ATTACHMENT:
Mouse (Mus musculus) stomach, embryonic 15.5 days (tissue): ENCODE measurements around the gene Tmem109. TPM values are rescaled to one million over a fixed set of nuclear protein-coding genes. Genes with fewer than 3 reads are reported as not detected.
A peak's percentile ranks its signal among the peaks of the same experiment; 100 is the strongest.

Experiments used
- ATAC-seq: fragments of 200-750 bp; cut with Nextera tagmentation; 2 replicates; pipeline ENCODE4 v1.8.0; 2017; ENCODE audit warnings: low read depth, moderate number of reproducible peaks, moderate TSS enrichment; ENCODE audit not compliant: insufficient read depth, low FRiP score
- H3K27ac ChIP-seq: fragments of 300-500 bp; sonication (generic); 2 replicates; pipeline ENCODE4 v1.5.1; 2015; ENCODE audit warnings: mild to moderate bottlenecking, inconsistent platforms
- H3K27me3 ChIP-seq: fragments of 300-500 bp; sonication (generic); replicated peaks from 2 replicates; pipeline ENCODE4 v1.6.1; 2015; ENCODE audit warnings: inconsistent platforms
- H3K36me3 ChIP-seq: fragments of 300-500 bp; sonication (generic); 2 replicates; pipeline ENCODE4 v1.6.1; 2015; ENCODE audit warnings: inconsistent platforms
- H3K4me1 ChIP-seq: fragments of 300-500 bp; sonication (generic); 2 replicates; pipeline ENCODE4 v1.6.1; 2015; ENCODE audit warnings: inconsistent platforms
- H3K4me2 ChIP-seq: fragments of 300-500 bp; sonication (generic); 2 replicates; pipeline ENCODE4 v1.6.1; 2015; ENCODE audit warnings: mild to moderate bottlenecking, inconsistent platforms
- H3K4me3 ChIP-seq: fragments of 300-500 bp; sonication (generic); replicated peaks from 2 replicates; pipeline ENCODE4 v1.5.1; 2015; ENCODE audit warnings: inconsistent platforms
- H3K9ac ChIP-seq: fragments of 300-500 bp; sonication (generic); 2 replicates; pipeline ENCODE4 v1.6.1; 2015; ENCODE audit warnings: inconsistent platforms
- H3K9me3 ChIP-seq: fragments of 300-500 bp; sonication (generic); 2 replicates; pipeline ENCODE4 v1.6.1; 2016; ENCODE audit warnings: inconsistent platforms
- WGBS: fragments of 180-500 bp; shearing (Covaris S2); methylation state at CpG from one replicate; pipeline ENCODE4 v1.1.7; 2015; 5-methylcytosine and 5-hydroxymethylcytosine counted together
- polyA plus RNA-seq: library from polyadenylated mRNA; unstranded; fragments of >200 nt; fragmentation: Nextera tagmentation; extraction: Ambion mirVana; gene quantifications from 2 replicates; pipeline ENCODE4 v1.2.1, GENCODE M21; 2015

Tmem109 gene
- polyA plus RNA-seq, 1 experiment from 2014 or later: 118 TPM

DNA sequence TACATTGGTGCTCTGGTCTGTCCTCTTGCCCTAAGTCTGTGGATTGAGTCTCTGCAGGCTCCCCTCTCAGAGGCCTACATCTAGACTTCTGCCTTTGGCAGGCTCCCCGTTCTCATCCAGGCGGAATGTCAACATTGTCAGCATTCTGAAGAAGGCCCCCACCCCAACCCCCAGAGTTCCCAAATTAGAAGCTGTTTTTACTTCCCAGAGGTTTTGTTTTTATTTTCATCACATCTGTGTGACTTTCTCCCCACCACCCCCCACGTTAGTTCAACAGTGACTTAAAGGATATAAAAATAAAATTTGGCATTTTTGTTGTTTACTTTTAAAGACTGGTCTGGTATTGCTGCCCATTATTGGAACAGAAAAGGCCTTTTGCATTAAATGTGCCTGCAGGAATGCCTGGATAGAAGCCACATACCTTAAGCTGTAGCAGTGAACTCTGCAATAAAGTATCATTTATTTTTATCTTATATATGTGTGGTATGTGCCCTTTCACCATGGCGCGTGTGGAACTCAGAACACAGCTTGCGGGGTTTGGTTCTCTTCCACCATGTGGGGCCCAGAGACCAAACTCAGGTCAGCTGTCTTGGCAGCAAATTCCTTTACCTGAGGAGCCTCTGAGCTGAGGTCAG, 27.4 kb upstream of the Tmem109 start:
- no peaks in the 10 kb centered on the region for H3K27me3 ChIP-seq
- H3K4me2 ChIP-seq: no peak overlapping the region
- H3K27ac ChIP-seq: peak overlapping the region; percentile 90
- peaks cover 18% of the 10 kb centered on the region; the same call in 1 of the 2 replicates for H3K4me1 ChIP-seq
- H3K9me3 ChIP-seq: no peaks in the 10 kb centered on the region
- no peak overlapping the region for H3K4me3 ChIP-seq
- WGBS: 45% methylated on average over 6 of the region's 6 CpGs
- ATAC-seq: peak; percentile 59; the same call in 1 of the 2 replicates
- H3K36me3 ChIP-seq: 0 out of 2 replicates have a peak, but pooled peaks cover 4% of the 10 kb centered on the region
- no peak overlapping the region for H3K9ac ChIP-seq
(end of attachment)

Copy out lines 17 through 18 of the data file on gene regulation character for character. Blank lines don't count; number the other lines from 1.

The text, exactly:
DNA sequence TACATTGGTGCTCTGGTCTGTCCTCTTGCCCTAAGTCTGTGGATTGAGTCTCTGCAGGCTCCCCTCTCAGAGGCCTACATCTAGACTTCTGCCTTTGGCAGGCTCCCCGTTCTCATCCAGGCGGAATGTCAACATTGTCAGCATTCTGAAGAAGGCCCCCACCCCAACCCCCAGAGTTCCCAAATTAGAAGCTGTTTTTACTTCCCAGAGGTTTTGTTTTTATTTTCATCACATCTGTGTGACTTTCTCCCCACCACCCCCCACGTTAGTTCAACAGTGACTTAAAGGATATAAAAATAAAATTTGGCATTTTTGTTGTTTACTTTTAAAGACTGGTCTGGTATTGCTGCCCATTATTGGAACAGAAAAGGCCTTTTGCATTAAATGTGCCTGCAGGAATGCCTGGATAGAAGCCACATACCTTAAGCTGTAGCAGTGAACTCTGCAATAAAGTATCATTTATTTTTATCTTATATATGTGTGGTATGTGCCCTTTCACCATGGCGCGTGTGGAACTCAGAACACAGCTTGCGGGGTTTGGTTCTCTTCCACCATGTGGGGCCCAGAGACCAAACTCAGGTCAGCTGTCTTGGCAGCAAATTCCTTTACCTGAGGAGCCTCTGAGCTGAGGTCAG, 27.4 kb upstream of the Tmem109 start:
- no peaks in the 10 kb centered on the region for H3K27me3 ChIP-seq